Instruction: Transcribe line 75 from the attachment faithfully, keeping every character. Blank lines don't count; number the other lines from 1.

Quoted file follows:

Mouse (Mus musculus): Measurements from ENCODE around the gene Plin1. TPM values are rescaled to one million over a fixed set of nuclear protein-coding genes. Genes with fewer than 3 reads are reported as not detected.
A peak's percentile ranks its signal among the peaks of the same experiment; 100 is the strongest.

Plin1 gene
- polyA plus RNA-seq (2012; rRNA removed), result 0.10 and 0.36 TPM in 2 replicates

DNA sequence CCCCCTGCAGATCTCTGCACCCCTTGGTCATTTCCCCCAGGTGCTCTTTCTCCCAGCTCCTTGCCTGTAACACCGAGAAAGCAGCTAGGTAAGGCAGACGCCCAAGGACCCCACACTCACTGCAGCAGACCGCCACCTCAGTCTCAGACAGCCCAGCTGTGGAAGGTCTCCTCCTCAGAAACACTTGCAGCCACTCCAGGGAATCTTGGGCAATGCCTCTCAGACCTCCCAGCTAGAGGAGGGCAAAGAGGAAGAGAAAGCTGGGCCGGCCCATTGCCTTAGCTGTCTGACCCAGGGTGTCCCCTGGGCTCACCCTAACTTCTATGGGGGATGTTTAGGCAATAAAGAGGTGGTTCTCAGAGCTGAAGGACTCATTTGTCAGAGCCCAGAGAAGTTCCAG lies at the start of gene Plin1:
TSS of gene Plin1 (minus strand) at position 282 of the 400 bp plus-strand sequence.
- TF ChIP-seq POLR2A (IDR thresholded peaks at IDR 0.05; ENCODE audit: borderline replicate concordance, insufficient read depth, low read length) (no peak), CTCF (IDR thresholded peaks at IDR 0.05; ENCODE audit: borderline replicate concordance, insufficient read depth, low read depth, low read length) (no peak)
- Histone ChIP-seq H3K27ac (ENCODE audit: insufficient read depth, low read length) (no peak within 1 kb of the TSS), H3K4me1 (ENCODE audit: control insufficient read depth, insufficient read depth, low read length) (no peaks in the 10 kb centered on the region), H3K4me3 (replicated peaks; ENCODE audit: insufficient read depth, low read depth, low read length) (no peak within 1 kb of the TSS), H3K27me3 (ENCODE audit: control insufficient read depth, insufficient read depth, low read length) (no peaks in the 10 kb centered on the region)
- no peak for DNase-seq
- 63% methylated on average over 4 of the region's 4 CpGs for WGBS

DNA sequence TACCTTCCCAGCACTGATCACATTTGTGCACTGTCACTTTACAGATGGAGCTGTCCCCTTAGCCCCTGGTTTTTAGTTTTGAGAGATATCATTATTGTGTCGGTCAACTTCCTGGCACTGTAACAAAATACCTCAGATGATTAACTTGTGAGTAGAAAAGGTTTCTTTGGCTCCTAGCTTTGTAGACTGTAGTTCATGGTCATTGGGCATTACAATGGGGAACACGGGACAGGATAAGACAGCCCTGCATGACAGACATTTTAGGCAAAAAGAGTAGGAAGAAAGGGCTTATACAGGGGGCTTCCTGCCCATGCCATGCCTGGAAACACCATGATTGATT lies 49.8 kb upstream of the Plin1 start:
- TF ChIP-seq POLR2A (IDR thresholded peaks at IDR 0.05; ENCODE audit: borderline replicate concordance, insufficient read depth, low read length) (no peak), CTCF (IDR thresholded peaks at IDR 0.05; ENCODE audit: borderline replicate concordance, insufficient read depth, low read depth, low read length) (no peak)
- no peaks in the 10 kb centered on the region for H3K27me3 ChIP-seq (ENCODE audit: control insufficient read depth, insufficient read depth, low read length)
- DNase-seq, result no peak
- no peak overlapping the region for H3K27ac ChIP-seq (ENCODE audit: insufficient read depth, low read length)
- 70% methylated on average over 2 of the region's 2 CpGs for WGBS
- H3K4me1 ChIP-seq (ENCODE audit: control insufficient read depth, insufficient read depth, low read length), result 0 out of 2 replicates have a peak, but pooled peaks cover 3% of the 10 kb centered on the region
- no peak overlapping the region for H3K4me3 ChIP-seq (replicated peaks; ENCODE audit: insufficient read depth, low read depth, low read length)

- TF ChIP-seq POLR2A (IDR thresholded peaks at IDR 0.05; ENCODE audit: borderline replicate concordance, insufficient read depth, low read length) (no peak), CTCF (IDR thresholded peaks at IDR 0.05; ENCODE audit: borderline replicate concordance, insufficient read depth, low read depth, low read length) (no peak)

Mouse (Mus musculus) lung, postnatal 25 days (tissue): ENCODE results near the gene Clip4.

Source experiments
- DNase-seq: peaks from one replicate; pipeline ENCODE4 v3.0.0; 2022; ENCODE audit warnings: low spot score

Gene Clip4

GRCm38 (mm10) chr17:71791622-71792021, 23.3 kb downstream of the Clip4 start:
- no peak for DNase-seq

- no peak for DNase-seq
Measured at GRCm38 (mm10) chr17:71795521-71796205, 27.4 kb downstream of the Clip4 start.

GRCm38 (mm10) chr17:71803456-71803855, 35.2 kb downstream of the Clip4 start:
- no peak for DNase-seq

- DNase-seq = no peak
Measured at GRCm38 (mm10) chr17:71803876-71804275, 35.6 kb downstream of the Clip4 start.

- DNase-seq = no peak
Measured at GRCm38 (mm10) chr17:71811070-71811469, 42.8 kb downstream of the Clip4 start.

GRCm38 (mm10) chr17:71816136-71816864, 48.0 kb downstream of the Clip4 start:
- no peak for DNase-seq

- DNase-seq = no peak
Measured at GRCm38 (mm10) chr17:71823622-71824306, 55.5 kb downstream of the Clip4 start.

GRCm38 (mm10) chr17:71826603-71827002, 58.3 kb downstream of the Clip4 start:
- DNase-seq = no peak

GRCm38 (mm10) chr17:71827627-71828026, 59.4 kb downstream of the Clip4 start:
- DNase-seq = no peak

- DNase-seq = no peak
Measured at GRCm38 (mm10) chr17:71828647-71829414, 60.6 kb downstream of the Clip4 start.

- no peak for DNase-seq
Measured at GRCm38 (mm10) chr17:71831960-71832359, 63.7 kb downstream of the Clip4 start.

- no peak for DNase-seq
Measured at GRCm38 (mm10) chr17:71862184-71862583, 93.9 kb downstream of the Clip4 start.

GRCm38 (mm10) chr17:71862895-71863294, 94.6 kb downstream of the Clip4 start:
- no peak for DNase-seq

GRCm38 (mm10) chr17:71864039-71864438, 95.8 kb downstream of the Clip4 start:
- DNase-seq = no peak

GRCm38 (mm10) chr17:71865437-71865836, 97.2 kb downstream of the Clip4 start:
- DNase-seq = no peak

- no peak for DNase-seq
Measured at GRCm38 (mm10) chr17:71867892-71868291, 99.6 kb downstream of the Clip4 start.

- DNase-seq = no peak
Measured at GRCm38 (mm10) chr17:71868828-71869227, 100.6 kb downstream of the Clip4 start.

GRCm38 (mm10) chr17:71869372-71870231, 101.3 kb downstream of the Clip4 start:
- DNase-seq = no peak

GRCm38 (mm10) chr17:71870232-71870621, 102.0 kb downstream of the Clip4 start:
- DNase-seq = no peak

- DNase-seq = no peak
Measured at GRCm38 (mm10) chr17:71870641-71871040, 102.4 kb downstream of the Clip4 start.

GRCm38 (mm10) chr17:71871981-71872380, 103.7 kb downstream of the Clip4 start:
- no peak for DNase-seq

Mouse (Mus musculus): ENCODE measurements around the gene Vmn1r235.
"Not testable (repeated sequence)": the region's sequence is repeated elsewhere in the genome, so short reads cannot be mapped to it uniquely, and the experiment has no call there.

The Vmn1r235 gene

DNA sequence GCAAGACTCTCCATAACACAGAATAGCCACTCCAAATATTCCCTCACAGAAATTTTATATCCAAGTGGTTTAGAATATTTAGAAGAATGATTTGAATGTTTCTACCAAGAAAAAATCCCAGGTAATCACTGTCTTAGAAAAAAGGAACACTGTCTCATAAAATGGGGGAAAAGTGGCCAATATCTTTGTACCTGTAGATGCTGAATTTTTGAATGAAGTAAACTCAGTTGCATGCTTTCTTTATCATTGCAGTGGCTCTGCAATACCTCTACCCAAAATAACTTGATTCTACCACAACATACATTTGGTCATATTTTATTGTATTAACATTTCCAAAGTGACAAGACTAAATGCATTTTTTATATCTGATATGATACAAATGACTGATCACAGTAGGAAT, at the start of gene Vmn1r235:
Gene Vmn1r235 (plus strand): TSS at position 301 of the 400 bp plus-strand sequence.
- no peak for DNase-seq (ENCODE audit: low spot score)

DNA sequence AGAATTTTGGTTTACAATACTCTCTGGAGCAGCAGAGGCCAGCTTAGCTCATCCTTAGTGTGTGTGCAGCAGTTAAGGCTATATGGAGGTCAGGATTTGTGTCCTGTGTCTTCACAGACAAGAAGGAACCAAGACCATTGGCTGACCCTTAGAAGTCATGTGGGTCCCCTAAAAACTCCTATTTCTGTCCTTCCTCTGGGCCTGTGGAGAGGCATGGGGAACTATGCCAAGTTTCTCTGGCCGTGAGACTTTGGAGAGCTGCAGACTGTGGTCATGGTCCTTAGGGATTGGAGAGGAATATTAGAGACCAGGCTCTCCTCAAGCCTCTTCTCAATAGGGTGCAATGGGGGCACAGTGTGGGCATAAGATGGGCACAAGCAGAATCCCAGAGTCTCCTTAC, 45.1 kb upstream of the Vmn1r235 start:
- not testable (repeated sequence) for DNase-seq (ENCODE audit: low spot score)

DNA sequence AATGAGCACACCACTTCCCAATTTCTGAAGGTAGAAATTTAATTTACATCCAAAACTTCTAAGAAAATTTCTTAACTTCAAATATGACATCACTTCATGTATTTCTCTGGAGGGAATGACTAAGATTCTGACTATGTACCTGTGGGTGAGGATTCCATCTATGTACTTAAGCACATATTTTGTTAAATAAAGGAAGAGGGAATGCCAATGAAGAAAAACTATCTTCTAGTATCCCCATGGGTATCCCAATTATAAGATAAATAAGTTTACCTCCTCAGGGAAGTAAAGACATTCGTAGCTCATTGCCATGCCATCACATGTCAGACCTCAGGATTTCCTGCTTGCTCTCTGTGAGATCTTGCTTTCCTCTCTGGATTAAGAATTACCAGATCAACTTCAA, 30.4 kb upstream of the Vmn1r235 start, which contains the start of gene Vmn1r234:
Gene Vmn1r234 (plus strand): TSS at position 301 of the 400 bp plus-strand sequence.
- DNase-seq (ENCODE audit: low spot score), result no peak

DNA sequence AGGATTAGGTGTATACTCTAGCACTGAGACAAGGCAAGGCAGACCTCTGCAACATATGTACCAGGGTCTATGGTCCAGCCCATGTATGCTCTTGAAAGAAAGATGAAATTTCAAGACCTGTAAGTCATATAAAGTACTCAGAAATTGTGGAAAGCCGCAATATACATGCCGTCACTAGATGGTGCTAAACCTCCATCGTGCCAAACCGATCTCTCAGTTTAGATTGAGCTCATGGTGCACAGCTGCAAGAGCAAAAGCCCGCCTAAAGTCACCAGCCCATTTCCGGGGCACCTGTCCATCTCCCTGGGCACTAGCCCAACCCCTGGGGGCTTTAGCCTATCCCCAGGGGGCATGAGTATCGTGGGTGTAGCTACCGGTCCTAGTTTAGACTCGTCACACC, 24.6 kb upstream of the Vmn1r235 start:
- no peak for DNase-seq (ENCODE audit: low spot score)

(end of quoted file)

Gene Vmn1r234 (plus strand): TSS at position 301 of the 400 bp plus-strand sequence.